Marco, Nicolo and Maffeo (known as the Polos) left Venice, and did not return for twenty-six years. Upon their return, they were not welcomed in Venice. The Polos were long thought to have been dead. When they arrived in Venice, their clothes were old and worn-out; the things that they carried were from the east and their faces showed of great hardship (Hart 2). The travels of the Marco and the Polos were so foreign, extravagant and impacting, that upon their return to Venice their own people could not even recognize them. The Polos returned from the east, “Back from the Deserts of Persia, back from the lofty steeps of Pamir, from mysterious Tibet, from the dazzling court of Kublai Khan, from China, Mongolia, Burma, Siam, Sumatra, Java; back from the Ceylon, and back from India, the land of myth and marvels” (Polo lV). Marco was exposed to whole other cultures and things that had never been seen before by his own people. At the beginning of his journey, he had to idea as to where he was heading; hence the game that many children of my generation once played (Waugh llV). Marco encountered oil near the Caspian Sea, a foreign commodity to him at that time, “This oil is not good to eat [Like olive oil]. People come from long distances to fetch it and put it to its multiple uses...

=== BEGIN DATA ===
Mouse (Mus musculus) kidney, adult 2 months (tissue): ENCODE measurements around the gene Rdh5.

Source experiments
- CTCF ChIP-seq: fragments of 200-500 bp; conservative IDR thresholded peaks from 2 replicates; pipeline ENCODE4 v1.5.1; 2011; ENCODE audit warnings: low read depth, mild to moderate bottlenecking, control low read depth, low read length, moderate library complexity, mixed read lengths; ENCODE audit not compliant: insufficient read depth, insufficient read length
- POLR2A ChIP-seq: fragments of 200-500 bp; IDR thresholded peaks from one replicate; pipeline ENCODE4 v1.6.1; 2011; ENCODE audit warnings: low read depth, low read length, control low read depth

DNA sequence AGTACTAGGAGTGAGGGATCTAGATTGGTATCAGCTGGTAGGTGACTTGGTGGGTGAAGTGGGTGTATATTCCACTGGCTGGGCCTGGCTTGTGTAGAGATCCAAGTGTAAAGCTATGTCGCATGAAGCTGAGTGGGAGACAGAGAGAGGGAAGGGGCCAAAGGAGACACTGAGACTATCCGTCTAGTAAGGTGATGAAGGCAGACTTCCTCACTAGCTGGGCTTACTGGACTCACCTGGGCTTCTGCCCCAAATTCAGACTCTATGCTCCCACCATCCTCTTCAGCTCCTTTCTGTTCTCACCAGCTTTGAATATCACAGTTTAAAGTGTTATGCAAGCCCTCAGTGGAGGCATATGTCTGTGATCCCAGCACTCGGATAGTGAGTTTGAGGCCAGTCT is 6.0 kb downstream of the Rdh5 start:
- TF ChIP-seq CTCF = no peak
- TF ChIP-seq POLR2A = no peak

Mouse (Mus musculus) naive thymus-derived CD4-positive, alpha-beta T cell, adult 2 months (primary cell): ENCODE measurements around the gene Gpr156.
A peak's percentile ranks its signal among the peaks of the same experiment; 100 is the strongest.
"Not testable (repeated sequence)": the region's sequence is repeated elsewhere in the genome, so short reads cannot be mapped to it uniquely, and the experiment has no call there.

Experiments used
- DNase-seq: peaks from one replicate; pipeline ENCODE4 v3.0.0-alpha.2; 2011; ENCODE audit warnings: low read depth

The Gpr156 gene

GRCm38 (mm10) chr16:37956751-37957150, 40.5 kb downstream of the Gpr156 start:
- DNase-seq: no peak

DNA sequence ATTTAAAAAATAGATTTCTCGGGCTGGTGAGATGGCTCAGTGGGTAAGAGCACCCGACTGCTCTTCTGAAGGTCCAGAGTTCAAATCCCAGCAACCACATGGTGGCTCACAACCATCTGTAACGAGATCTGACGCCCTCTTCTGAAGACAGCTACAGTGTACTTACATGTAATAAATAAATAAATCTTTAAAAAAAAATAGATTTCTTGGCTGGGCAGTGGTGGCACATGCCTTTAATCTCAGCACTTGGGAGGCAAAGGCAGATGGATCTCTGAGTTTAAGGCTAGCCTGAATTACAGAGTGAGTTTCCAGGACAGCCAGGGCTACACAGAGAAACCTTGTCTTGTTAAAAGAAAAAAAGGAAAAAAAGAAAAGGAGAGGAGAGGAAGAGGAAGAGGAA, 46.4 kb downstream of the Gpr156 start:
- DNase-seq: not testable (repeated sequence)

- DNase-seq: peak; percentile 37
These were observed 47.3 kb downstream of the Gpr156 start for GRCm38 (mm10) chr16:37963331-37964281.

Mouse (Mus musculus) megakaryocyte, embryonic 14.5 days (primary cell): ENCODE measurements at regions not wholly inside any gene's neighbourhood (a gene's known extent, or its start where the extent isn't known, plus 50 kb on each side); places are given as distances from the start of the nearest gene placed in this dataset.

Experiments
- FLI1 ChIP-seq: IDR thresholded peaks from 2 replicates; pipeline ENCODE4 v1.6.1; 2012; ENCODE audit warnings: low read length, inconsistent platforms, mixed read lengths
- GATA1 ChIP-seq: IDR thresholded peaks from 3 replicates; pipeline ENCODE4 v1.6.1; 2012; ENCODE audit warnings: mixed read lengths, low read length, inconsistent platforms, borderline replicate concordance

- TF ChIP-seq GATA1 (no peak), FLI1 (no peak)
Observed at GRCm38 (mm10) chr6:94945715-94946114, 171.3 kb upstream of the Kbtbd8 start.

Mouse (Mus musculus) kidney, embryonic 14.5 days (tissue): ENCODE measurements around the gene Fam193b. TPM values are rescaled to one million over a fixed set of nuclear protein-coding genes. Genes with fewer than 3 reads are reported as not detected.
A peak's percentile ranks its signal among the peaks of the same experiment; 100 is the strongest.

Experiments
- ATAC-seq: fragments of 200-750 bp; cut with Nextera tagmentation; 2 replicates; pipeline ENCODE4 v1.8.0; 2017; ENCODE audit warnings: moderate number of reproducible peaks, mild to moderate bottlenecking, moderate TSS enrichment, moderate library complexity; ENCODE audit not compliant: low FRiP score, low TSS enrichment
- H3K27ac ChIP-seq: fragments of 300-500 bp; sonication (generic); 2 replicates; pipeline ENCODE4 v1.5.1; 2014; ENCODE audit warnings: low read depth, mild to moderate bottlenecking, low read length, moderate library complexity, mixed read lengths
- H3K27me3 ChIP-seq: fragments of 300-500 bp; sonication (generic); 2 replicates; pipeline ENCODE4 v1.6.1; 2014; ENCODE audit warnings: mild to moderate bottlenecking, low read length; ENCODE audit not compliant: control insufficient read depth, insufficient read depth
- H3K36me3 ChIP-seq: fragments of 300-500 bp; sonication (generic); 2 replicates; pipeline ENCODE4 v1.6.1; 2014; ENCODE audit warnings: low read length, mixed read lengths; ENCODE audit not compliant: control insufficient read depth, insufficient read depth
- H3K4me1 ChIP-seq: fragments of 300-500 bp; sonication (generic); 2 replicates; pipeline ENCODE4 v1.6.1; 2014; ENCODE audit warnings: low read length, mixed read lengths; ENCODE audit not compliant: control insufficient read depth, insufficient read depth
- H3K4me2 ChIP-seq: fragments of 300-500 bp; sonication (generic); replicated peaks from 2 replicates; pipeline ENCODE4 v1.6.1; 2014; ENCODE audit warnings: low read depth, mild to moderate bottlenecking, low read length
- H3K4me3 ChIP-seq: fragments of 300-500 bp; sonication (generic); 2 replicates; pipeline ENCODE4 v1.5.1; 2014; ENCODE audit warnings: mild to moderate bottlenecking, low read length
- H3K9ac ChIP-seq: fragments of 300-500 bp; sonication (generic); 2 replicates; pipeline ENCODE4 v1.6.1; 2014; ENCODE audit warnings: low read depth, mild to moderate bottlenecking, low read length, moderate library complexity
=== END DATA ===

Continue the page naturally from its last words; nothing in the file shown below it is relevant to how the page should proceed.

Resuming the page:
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... [New ed. New York: Liveright ;, 2003. Print. This source tells the reader about the tales of Marco Polo's travels, but it also goes in depth into the troubles that Marco Polo faced once he did return. This sources tells the reader about the people the critics who questioned Marco's work. This source also tells the reader about the challenges the Polos faced, trying to return to Venice after having been away for so long.
Waugh, Teresa. The Travels of Marco Polo. New York: Sidgwick and Jackson Limited, 1984. Print. This source tells the reader about the specific locations that Marco polo traveled and explored. Each chapter and division in this source goes in depth into a different location; as well as providing visuals. This source has a lot of good information pertaining to the imprisonment of Marco Polo, and the scribe who recorded Marco's tales of his travels.
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